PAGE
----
PDF: Foresight Training Manual: Module 2 – Assumptions
PDF: Module 2: Assumptions in the Horizons Foresight Method Overview
Module 2: Assumptions
Step 1: Assumptions in the Horizons Foresight Method Overview
What they are: Assumptions are statements about what we believe to be true. They are shaped by our experience, education, ideology, religion and culture. We may be aware of them or not. Often we have no proof to support them. However, they play a very significant role in shaping perception, learning, thought and decision-making processes. They are one of the building blocks in our mental models. Indeed, unexamined and mistaken assumptions are a major source of surprise and uncertainty. As a result, examining assumptions is a very efficient and strategic focus for foresight.
Where they fit in the Horizons Foresight Method: Before any foresight activities start, the Horizons Foresight Method identifies the current, commonly held assumptions about the issue or problem under study. These are the core assumptions that are shaping public policy and public dialogue on the issue. These assumptions are collected at the outset through interviews and research and then put aside, to be tested later in the process. At the very end of the process, when we have a better understanding of the range of plausible futures, the robustness of each assumption is tested to see if it is a good guide for policy and decision-making across the range of plausible futures. If necessary, current assumptions are re-written to be more robust. This testing of assumptions is one of the important functions of the Horizons Foresight Method.
Challenges in this step: In a group workshop, it is easy to get participants to identify lots of assumptions that are shaping their thinking about a public policy issue. But there are many layers of assumptions in a complex issue, and it can be hard for the group to identify which ones are most central to shaping the future of the issue. These core or strategically useful assumptions are the foundations on which current analysis, strategies and decisions rest.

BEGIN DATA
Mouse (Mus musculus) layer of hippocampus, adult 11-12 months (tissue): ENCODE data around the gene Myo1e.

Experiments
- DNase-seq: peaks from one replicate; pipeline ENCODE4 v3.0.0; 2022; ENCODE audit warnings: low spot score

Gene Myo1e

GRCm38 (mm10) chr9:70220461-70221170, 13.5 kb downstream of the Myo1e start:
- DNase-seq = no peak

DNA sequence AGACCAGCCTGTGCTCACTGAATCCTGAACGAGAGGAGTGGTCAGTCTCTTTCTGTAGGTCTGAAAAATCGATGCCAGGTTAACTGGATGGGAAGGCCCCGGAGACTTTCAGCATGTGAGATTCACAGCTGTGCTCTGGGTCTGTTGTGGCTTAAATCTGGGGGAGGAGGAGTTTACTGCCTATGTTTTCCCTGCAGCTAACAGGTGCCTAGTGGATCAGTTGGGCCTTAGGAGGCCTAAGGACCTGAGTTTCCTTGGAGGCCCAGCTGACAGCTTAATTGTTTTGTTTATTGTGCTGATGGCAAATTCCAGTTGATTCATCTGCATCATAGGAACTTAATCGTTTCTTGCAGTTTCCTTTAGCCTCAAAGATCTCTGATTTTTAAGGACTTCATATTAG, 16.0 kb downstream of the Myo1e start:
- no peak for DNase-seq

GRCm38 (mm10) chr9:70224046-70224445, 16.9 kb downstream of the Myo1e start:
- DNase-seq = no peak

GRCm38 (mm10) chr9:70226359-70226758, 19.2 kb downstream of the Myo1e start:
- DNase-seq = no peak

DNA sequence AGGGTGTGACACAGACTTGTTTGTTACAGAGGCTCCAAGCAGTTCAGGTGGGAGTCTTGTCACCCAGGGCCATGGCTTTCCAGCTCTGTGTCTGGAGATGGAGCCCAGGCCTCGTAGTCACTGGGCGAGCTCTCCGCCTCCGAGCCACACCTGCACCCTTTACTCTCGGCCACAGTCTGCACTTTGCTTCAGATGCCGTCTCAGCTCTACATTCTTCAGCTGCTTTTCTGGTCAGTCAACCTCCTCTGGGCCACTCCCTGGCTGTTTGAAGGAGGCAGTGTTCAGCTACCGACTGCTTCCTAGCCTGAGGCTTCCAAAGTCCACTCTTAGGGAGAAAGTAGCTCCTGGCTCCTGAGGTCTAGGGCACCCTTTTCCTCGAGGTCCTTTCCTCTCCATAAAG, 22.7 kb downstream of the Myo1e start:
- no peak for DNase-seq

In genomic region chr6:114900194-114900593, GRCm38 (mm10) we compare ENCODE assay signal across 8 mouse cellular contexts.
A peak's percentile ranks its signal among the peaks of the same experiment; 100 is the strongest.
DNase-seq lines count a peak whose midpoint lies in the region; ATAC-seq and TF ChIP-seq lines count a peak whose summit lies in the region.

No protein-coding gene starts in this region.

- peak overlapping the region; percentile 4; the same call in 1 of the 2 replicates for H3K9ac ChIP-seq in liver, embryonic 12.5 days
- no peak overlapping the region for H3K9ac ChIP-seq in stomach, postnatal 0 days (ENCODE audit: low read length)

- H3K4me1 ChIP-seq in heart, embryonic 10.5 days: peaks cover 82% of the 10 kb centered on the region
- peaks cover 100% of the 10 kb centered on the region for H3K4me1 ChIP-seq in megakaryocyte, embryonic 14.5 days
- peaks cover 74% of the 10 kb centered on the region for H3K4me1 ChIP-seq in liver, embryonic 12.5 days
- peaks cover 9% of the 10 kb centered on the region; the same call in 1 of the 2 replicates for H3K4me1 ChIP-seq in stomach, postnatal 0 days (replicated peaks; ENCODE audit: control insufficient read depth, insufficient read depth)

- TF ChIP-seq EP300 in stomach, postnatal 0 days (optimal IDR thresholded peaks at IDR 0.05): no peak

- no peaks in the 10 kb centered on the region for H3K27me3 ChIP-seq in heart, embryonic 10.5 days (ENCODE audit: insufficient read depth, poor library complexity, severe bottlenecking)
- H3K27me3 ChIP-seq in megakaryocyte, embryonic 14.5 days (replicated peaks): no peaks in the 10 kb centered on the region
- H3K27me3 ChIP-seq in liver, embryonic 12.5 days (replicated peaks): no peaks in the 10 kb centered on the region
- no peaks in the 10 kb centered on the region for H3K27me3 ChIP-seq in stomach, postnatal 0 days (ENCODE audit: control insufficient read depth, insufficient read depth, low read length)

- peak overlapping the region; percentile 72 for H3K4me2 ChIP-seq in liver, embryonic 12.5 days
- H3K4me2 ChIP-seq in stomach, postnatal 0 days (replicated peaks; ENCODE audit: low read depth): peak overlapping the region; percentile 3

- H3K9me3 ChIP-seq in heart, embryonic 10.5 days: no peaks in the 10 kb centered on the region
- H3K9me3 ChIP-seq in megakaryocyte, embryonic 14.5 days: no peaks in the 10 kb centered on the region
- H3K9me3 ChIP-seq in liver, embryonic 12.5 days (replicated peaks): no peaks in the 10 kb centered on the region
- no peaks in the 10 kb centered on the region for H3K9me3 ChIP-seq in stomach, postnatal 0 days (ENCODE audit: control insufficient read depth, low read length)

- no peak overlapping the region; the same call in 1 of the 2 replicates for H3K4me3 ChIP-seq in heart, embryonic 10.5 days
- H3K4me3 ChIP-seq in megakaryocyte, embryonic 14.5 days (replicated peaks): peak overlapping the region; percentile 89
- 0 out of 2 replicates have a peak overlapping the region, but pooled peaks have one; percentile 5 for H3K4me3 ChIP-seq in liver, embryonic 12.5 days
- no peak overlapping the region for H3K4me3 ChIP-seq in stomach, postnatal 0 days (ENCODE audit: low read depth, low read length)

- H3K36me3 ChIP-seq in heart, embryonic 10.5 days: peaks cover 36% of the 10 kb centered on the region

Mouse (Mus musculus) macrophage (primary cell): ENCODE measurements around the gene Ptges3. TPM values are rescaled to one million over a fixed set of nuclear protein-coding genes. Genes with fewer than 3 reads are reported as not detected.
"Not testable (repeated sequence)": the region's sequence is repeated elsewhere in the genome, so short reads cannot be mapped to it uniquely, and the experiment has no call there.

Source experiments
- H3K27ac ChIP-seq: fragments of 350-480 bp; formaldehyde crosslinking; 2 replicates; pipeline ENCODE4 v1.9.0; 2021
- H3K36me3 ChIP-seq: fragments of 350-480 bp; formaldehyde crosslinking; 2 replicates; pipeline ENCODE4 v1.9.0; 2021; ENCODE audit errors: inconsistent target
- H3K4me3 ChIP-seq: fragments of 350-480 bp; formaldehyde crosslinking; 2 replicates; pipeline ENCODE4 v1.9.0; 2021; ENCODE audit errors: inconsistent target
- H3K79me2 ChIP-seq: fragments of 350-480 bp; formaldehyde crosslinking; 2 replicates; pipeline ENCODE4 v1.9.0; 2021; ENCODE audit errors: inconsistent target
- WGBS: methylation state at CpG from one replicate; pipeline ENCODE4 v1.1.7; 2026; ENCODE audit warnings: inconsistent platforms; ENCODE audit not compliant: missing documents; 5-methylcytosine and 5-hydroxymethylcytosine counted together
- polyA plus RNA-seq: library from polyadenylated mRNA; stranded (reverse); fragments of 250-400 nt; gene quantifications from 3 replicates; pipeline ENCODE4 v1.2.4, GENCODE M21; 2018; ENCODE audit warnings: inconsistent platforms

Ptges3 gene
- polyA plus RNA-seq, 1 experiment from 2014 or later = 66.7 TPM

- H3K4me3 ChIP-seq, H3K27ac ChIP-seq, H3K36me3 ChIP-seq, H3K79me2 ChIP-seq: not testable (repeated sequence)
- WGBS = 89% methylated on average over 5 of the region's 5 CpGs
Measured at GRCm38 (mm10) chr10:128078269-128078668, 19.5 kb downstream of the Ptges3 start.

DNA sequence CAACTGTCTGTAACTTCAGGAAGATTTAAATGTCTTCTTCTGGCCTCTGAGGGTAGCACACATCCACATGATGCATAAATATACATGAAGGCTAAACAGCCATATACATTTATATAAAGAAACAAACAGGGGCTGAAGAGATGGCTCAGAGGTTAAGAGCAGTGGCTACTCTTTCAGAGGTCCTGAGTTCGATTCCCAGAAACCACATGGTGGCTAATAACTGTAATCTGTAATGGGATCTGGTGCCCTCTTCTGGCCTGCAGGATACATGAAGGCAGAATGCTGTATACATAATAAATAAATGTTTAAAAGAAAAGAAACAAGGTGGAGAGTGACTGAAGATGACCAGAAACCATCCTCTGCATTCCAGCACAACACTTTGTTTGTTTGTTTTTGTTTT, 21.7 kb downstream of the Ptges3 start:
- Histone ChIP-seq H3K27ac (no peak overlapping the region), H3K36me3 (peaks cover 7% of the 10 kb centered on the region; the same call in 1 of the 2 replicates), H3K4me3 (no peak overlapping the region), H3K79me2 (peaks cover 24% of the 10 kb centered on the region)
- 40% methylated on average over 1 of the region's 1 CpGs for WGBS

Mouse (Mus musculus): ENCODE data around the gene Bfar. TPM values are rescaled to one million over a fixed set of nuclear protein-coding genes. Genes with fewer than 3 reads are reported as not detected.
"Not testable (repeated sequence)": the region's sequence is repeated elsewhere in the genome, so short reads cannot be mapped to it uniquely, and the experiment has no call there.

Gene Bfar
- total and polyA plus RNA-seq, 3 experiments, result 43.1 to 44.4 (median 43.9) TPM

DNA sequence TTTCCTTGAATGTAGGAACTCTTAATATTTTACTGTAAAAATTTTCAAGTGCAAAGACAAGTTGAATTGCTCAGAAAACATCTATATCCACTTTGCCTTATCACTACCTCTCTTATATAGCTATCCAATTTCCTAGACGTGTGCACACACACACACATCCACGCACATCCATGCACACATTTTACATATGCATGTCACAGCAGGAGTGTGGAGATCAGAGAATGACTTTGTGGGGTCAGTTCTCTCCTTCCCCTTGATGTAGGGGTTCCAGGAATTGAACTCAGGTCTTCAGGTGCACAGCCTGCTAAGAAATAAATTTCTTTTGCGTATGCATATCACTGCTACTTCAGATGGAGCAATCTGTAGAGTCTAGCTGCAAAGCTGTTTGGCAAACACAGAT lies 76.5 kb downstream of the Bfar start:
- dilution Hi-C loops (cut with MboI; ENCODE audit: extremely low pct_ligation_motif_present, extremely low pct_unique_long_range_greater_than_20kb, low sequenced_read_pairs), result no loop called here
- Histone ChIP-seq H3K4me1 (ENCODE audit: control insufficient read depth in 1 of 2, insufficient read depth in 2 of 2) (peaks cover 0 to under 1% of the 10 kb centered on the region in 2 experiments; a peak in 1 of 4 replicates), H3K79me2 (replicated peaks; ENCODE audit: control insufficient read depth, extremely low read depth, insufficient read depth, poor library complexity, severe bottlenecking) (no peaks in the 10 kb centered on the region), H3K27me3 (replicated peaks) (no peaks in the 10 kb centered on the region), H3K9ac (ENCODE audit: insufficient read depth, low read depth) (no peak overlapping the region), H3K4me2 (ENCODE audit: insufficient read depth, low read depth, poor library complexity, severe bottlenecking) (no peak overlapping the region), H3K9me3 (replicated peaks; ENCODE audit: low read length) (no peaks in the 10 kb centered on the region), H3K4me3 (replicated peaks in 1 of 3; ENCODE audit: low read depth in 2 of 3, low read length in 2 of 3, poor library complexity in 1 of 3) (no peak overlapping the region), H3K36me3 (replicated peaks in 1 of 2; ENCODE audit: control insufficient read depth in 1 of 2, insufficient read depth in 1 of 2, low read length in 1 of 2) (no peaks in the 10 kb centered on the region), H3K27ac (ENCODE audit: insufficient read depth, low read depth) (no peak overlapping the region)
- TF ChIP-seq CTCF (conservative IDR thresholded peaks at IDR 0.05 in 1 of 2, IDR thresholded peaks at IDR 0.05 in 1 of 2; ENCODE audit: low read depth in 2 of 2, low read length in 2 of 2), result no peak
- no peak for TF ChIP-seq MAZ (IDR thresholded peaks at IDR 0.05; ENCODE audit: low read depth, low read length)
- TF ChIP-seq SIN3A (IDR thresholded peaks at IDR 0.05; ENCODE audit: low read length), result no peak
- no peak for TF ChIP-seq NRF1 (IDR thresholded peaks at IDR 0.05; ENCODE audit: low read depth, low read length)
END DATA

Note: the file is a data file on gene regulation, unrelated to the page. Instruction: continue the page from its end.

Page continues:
There are at least four ways to surface strategic assumptions: 1) We make assumptions about the expected future. Examine the public dialogue and policy documents for the underlying assumptions. 2) We make assumptions to reduce uncertainty about the future behaviour of the system. Examine the common stories about how the system works and then note the underlying assumptions about continuity and change. 3) We make assumptions to reduce complexity. Look for areas where we don’t understand how things work or where we may have simplified our story, particularly around which elements are part of the system and which are not. 4) Finally, we avoid some topics because they are too disruptive to address. Explore the assumptions buried in taboo topics (e.g. power, wealth, gender, etc.)—the things in life and professional mental models that people do not want to talk about.
Summary: Examining and testing assumptions can be a very efficient and strategic point of intervention to gain foresight. Assumptions are at the centre of mental models, analysis and decisions. Often, you can communicate the essence of the findings in a couple of sentences, so that users who don’t have a lot of time can get it quickly. At the end of the Horizons Foresight Method, users can take the robust (credible) assumptions and the knowledge of emerging issues to build or strengthen their own mental model of the system to inform their decisions.